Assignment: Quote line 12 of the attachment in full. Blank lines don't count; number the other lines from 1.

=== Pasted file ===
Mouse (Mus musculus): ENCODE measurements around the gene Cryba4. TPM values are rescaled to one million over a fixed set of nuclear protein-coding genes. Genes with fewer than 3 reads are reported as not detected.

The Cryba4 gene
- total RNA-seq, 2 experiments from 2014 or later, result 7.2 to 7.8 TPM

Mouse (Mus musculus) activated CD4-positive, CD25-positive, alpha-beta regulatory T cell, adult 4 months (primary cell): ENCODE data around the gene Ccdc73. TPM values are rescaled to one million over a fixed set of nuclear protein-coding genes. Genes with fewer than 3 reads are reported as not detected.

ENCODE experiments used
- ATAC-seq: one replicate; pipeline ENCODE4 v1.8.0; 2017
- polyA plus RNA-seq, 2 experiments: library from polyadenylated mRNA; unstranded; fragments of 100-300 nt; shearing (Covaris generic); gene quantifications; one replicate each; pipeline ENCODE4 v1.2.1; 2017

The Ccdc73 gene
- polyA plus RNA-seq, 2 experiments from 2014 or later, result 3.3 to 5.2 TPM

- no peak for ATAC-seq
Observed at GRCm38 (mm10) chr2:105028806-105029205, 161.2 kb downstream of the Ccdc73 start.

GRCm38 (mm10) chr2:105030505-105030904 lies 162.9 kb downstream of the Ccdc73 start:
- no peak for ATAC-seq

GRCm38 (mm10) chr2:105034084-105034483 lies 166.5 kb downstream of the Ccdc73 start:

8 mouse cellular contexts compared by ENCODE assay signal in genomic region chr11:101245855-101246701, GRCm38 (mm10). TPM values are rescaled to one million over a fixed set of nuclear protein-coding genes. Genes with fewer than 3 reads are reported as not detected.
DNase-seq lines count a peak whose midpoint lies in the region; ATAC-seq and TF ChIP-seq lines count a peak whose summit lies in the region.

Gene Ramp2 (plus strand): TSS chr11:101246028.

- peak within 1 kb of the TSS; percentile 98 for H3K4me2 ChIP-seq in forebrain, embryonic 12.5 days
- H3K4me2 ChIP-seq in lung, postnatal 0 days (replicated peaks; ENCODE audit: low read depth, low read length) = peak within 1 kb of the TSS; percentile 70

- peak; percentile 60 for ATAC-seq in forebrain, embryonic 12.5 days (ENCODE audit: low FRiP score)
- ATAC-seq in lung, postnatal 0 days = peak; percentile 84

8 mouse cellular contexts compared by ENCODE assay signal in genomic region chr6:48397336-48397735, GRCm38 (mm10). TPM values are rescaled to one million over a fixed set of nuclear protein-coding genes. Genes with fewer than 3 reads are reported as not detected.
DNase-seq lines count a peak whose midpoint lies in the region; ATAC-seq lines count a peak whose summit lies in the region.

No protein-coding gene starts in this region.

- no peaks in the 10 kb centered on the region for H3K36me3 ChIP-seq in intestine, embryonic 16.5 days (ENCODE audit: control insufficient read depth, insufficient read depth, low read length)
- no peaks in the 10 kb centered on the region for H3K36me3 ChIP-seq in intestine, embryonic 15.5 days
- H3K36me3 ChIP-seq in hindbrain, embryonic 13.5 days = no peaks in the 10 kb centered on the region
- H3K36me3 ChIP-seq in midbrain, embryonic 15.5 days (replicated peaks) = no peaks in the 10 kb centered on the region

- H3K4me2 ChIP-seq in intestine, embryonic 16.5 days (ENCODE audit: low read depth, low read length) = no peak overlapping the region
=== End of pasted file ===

GRCm38 (mm10) chr2:105030505-105030904 lies 162.9 kb downstream of the Ccdc73 start: